A VILLAGE church and parish council in Cumbria is proving just how much can be done to help a rural community survive the privations and loss of employment consequent on the coronavirus lockdown.
St Patrick’s, Patterdale, in Carlisle diocese, is the parish church for the four communities of Hartsop, Deepdale, Patterdale, and Glenridding — familiar names to lovers of the Lakes in general and walkers on Wainwright’s coast-to-coast path in particular. This is a place heavily reliant on leisure and tourism. With no summer jobs and trade in prospect, hard times are expected for local workers, most of whose jobs are habitually low-paid.
Many have more than one job to make ends meet — something that is well understood by the Priest-in-Charge of St Patrick’s, the Ven. Morris Rodham, a former Archdeacon of Warwick. In the ten months since he took the post as an unpaid house-for-duty priest here, he has offered bed and breakfast at his home, qualified as a mountain leader — the village lies below Helvellyn — and has trained as a portable-appliance tester to receive business with the hotel trade. It was no bad thing, he reflected last week, that the priest was in the same position as his flock.
When the outbreak began, and in advance of any government provision, it was clear that a means of help needed to be set up that was both immediate and long-term. In partnership with the chairman of the parish council, Rob Shephard, Mr Rodham first set up foodbanks in two locations that could be reached without the use of a car. There was also provision for financial donations to be made to the village shop, which would make up a bag of goods to the donation amount.
The Patterdale Community Fund was then established, designed to operate as a Restricted Fund within St Patrick’s Church. It was established with £5000, half donated from the church and half from the parish council, and applications for matched funding were made to other grant-making bodies. It is chaired by Mr Rodham and administered by a sub-committee of six well-trusted people, including Mr Shephard, who have created a list of those resident in the parish who have found themselves in a financially difficult position and will struggle to find the outgoings of the next two months.
In a letter to the community, Mr Rodham wrote: “We understand that asking for or accepting help from anybody is very difficult, but would please ask that we lay this aside at this unique time. It is not anybody’s fault that a pandemic has hit our community at this time, and so please see this as a community response to something that was not your fault. It’s okay to ask for or receive help.”
There are more than 50 people on the list. Each of them has been personally contacted to see what help they need and will be checked on again after that period to see whether further support is needed. “We’re considering a wider appeal to this fund, as we’re aware of a few who will fall though the net of government support — not least those who have left paid jobs to set a business up in the last year and will receive virtually no support,” Mr Rodham said.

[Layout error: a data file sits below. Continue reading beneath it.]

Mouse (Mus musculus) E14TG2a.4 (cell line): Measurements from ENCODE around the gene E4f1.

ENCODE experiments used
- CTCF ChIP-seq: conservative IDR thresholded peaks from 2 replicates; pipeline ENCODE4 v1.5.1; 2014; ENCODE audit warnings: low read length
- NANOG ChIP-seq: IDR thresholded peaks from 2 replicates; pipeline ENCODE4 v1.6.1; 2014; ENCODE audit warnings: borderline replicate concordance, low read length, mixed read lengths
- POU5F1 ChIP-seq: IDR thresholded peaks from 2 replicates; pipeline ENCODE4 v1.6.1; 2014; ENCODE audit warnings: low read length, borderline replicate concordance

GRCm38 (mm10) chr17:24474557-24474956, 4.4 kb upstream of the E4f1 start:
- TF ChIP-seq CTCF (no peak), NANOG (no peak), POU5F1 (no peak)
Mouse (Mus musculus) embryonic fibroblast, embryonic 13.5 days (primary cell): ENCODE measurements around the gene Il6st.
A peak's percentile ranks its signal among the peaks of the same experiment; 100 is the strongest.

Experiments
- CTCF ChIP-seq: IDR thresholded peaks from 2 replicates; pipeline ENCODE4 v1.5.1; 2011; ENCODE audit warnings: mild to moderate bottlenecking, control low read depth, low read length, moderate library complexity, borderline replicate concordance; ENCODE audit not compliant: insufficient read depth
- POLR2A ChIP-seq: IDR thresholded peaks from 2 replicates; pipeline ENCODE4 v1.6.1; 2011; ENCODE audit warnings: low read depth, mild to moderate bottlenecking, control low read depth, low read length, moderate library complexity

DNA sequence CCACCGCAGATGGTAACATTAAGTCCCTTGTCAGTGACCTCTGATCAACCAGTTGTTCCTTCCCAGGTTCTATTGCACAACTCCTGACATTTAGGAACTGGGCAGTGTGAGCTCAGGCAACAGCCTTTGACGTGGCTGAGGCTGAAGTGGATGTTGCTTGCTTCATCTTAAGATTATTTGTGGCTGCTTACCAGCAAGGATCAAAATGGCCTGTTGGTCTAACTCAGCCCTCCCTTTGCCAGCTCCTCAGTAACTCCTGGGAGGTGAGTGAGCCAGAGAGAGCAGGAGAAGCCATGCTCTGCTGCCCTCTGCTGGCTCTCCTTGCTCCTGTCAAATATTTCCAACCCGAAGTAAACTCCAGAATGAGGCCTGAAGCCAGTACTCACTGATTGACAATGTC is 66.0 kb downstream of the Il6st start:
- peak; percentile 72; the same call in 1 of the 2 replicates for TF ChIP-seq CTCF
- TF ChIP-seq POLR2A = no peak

He is also concerned for those who have been trying to build a business over the past three years but who have made little profit in that time. “Most businesses take several years to build up. Support may be needed for the long haul,” he said. He paid tribute to a retired accountant living in the parish who had applied herself to understanding the detail of the grant schemes on offer by national and local government: working with Mr Shephard, the pair were “effectively acting as a locally based advice bureau”, he said.
Together with the parish council, the church has ensured that every possible vulnerable person has support during the pandemic. Each member of the standing committee has been allocated ten people to phone regularly, and each church member has at least two standing-committee members allocated to him or her — “to ensure consistency in support for the long haul”, Mr Rodham said. “We have worked with the parish council, too, to ensure we take our fair share in supporting those who are not regular church members too, as we are a whole community and we love them all.”
Parish-council as well as church newsletters are printed off at the vicarage. The church has been holding services by Zoom, with midweek “chat and banter” sessions. “The banter is important,” he said. “It’s amazing how much better people feel after they’ve had a bit of a laugh.”
He has told the community: “This really has been a wonderful community to come into, and the levels of mutual support for one another are humbling. . . It will be a marathon, not a sprint, and along a route none of us have been before. But of one thing I can be sure: if I was to have to spend time in isolation in any context and community, it would be this one.”